We constantly betray our true faults. By word. By choice of phrase. By what we don’t say. By what we do. By how we spend our time.

We are all wearing an ugly or ridiculous hat. One we can’t see.

Nietzsche on tall and short women

” … small females seem to me to belong to another sex than tall women …”

This saying is quoted by Nietzsche but mocked by one of his best-known translators. But I think he might have been onto something.

Taller women do seem more like men than shorter women. More of a match for men. It is possible that they are more intelligent than shorter women since there is a positive correlation between height and intelligence. And being literally closer to men in their build presumably affects their conception of themselves.

A group of women of average height can seem like munchkins to a man. Whereas a taller woman is a different proposition. When a male writer wants the reader to take a female character seriously, he often makes her tall.

More questions from a woman (“L”) answered

Mr. O’Dea,

Thank you for answering my last two questions, but like I said I have more.

My next question:


I am rather curious about your Catholic faith.

What does being Catholic mean to you?

[My response: It gives structure to my life and thinking. Ultimate meaning. A set of moral precepts to provide a rough guide to ethics.]

How much of an impact does it have on your life?

[My response: A lot. I think about ethical issues a lot, from a Catholic perspective. I am very interested in religion and naturally religious. But I am not very spiritual or mystical. My faith and practice tend to be mainstream. To give a mundane example of the effect of Catholicism on my life, there are various sex acts that I enjoy, but choose not to do if possible because they are contrary to Catholic morality.]

What is your favorite part of being Catholic? (ie Mass, confession, communion ect)

[My response: I suppose I am impressed by how much the Catholic Church has contributed to culture, especially perhaps visual culture. And I am pleased that people take the Catholic Church seriously, even if they don’t like it. And that they find it mysterious and intriguing. That said, it has not been a good time to be an ordinary Catholic in recent decades. And yet young people continue to become nuns and priests, with great hope and enthusiasm. Being a Catholic has not brought me much social satisfaction though, apart from occasionally getting a tasty fish dish for Good Friday in college (we Catholic kids got something special at a college at university once, which was nice of the college people, because it was a secular college.) But more seriously, sometimes there is a pleasant fellow-feeling with other Catholics – although I don’t find them generally better people than non-Catholics – as a rule.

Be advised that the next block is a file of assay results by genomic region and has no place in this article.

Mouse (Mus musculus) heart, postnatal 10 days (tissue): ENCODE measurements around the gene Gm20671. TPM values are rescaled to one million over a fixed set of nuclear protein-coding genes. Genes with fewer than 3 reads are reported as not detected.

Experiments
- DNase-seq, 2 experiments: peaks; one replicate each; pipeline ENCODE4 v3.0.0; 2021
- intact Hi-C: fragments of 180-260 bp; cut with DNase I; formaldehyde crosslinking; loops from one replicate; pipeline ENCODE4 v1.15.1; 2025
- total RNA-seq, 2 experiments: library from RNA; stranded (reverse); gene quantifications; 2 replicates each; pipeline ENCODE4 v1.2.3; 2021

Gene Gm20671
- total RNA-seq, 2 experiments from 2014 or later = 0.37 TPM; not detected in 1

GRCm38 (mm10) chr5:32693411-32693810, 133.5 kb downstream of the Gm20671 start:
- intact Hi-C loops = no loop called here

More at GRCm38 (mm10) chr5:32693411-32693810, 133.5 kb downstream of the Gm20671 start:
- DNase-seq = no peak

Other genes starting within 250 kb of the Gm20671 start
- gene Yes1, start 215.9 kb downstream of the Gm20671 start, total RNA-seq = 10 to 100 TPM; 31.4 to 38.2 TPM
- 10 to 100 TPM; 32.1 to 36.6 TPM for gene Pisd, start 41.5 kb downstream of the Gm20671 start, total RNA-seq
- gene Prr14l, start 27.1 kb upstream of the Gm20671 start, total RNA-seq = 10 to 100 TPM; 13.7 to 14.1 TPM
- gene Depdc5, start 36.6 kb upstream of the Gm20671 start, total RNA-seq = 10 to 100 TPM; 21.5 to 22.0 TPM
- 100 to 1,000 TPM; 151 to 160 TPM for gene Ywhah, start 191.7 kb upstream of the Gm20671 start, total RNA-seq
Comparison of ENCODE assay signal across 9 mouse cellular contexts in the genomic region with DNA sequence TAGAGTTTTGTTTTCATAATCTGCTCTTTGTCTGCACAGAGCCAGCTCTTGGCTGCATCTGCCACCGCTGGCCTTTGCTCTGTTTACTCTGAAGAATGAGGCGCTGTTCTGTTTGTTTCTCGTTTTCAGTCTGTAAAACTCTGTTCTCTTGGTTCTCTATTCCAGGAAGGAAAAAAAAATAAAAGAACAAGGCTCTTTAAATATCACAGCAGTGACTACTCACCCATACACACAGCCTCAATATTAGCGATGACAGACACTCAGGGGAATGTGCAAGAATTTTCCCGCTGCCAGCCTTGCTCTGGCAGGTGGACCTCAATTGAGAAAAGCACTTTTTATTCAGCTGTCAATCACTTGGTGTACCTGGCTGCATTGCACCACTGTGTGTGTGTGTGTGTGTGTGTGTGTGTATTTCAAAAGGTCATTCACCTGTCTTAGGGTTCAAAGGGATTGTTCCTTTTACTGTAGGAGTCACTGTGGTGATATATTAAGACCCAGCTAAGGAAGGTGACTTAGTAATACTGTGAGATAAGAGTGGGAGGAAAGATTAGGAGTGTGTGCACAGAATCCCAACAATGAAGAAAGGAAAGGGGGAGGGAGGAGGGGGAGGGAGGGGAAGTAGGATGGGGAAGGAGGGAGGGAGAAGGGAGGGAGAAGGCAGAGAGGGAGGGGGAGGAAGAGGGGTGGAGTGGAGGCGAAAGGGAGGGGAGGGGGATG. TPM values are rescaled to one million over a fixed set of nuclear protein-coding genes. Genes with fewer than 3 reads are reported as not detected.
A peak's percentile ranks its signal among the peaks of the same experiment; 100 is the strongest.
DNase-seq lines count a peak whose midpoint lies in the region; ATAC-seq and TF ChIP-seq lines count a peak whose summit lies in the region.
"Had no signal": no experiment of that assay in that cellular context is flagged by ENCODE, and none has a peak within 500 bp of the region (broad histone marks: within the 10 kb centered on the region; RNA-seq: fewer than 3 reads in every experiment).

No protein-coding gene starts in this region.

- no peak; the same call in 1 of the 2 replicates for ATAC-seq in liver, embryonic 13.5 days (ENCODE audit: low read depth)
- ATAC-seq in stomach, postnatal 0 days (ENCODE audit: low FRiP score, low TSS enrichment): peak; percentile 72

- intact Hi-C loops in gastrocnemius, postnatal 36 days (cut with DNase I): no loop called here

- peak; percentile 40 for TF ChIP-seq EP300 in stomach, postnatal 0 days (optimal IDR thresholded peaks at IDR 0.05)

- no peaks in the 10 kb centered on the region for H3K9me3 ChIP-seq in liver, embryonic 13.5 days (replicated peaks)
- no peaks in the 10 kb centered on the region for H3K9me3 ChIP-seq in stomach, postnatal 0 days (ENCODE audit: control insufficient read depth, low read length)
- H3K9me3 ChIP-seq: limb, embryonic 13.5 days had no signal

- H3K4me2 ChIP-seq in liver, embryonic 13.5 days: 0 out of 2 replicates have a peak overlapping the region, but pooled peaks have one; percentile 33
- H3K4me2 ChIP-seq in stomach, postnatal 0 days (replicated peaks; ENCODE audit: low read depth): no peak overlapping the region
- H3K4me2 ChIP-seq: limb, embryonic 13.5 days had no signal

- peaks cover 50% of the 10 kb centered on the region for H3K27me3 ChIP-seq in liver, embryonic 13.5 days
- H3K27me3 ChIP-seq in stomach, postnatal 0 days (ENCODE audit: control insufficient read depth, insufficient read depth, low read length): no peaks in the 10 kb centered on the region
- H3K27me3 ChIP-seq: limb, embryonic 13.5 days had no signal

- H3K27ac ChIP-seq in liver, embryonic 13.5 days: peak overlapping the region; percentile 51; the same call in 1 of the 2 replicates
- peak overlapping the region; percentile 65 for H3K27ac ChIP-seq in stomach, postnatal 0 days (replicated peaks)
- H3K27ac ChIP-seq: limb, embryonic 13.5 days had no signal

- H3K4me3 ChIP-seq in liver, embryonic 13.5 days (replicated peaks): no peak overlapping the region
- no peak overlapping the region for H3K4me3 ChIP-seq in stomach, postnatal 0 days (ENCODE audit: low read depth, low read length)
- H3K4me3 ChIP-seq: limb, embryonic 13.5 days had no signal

At times there is the negative of always being slightly an oddity in an historically Anglo-American Protestant culture. Very occasionally I have felt that something I am reading or watching is more-or-less anti-Catholic. More recently, having traditional Catholic views on marriage and life issues has made me feel that society as a whole views me increasingly as some kind of extremist.]

When do you feel closest to God?

[My response: As I said, I am not the mystical type. Sometimes I feel what CS Lewis called “Joy”. Sometimes I feel that God is nearer than usual. But, as a scientist, I tend also to be sceptical of subjective feelings. I have a feeling or intuition that God has guided me, in a broad sense, in my life. But I don’t like to make too many such claims.]

What and when was your most meaningful religious experience?

[My response: I am not sure that I have ever had such a thing. Some people are “religious geniuses”, which can have its own problems. But I am definitely not a “religious genius”. I suppose I believe or at least hope that my being taken to Lourdes as a small boy might have given me graces to lead a full life despite being born with a moderately serious congenital condition. But a sceptic would disagree of course.]

From von Krafft-Ebing

“I have also fantasised myself to be his female slave, but this does not suffice, for after all every woman can be the slave of her husband.”
Richard von Krafft-Ebing, Psychopathia Sexualis: The Case Histories

Robot flirting

Notice how she gets down on her knees:

She does it here too:

Sophia the robot



“Robots like Sophia could develop consciousness within a few years”. (Quite a claim!)